Advertising Online – You Can’t Afford Not To. "Part 2"

By: , September 18, 2007 | Marketing & Design Articles

Advertising online - you can't Kevin Godbee discusses one of the most commonly asked questions from webmasters: “How do I get traffic to my site?” This 2-part article covers getting traffic through an investment in online advertising.

Making the most of your advertising investment on the Internet

By Kevin Godbee | © | Reprint by permission only.

The first part of our article about advertising online covered:

1. Finding sites to place your advertising.
2. Determining if the site has the right environment and audience.
3. Analyzing and cross-referencing traffic stats and looking at Alexa rankings.
4. Reviewing ad rates. Flat monthly fees, CPM, CPC, PPC and CPA.

Part one can be found here.

Part two will cover:

5. Making Contact with the Publisher.
6. Negotiating a deal.
7. Creatives – Banner Sizes, Text Links, Advertorials.
8. Measuring ROI.

Making Contact with the Publisher & Negotiating a Deal.

The site selling advertising is referred to as the “publisher”. The buyer is the advertiser. It can be beneficial to make contact via telephone when considering a larger investment on a high traffic site. Communicating by voice helps establish a relationship and can make it easier to negotiate a deal beyond the published rates.

Sometimes, in lieu of a discount, it may be easier to arrange for additional exposure at little, or no additional cost. Committing to multiple months can result in discounted rates.

Creatives – Banner Sizes, Text Links, Advertorials.
Banner Ad Sizes and Specifications

These are the most commonly accepted banner sizes: Size (pixels): and Type

Rectangles and Pop-Ups Banners and Buttons Banners and Buttons Skyscrapers
300 x 250 (Medium Rectangle) 468 x 60 (Full Banner) 160 x 600 (Wide Skyscraper)
250 x 250 (Square Pop-Up) 234 x 60 (Half Banner) 120 x 600 (Skyscraper)
240 x 400 (Vertical Rectangle) 88 x 31 (Micro Bar)  
336 x 280 (Large Rectangle) 120 x 90 (Button 1)  
180 x 150 (Rectangle) 120 x 60 (Button 2)  
  120 x 240 (Vertical Banner)  
  125 x 125 (Square Button)  


Older standard banner sizes, such as 468x60, 120x60 are starting to suffer somewhat from "banner blindness". However, these sizes are still widely used as of this writing. Newer sizes like 125x125, Skyscraper 120x600, 234x60 and so on can be quite effective.

Text links are becoming more popular. The belief is that some people purposely ignore obvious ads and only look at the text. An “Advertorial” is when your promotional text is integrated into the content of the site.

Measuring ROI

In the beginning of this article, we asserted that advertising is an investment. Therefore, we should measure the return-on-investment, or ROI.

One way to measure ROI is to use a spreadsheet such as the example below:

Publisher Clicks per month Monthly Cost Cost Per Click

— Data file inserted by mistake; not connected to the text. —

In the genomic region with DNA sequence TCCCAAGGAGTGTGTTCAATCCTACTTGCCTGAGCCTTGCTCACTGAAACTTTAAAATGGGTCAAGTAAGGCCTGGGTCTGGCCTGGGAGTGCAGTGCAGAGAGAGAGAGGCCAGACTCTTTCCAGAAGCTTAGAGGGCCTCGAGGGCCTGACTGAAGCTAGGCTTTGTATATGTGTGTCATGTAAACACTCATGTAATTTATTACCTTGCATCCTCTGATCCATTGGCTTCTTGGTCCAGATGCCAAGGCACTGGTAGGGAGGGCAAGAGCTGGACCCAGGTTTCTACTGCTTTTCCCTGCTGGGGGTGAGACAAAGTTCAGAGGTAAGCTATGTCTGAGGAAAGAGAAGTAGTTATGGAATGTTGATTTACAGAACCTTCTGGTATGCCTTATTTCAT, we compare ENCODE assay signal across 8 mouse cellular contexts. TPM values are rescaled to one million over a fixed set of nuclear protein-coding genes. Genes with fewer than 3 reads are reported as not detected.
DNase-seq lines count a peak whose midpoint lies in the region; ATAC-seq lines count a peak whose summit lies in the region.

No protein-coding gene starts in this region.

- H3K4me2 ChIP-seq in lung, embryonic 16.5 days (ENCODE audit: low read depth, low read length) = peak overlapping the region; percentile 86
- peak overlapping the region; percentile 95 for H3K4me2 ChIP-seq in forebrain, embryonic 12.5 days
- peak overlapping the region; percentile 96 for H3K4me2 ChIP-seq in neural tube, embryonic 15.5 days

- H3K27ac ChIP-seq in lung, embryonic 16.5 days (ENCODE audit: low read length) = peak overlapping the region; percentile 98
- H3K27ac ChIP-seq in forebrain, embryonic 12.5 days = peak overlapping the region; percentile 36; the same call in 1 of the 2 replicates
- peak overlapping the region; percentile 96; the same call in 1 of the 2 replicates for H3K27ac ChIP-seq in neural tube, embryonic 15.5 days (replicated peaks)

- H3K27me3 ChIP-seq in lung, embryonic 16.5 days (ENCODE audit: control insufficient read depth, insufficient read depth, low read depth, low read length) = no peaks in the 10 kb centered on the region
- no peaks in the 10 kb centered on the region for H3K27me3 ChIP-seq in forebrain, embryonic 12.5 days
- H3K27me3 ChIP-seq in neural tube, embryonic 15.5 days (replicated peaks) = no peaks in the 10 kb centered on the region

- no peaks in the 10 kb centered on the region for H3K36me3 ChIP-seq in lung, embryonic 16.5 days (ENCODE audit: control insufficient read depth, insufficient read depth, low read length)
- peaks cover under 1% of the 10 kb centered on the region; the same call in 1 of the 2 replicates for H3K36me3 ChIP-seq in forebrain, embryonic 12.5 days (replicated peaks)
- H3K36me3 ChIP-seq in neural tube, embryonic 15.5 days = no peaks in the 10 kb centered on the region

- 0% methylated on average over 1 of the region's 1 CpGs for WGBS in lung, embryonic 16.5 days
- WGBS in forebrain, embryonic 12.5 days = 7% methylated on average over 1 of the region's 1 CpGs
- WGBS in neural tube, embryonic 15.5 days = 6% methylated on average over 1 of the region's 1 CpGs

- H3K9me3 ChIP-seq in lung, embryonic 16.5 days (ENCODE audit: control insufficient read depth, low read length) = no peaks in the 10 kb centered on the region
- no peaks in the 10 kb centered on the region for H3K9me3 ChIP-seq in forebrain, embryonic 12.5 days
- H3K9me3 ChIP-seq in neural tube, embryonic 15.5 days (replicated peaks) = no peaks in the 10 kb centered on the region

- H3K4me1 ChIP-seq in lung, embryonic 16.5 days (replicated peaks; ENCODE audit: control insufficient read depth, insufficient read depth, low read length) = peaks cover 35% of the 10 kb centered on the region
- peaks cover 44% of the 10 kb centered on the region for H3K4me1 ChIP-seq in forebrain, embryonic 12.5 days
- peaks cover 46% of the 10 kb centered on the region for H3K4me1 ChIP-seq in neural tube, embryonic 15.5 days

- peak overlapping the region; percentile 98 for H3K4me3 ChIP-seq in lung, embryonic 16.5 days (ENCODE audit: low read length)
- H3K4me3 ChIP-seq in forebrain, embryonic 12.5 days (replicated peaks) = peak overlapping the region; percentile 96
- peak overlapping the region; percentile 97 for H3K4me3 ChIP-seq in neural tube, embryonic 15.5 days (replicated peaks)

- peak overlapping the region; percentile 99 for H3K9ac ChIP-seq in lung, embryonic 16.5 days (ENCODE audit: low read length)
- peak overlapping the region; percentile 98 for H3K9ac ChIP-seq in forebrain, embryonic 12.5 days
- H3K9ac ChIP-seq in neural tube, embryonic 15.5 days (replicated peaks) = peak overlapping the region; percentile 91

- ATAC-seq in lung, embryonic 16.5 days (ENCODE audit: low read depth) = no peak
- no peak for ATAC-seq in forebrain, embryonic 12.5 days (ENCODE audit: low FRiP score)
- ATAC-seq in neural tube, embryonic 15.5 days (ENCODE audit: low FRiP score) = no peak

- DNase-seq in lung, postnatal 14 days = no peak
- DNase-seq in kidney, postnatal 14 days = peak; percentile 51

Site #1 12,000 $400 $0.03
Site #2 8,000 $300 $0.04
Site #3 50,000 $1,000 $0.02


Regardless if the ads are purchased on a flat monthly fee, CPM, CPC, etc., is it useful to determine your monthly cost, and chart the clicks per month to make the calculation of your cost per click. In other words, you are now able to realize what it cost to have each prospect walk through your front door from each source. You can then compare them to see which campaign was the most efficient. In addition to the efficiency of a campaign, you should also analyze the effectiveness.

In the chart above, the greatest investment was the most efficient. The $1000 campaign realized the lowest CPC of $0.02. However, the chart does not tell you which visitors bought your product, or signed up for a membership. With the right type of tracking, you can tie sales to visitors and where they came from. The most efficient campaign may or may not be the most effective.

Many publishers will track the impressions and clicks for your ads. You should do the same on your end. The publisher’s stats and the advertiser’s stats rarely match exactly because of differences in server settings and software configurations. They should be close however. There are several ways to track ad stats on your end.

You can have a script on your server to track clicks to and from specific URLs, and/or unique “landing pages” for different ads on different sites. Webalizer is a free stats program offered by many web hosting companies. It resides on the server and displays charts and graphs via a web page.

Web Trends is one of the most comprehensive stats programs. It resides on your local machine. You download your logs and process them with the software. Tracking web site statistics is beyond the scope of this article, but you can learn more by clicking Webalizer or Web Trends.

You should now be armed with the basic tools to get started investing in online advertising.

Kevin Godbee has practiced marketing and advertising in the mainstream for 18-years and has worked in the adult industry since 2001.

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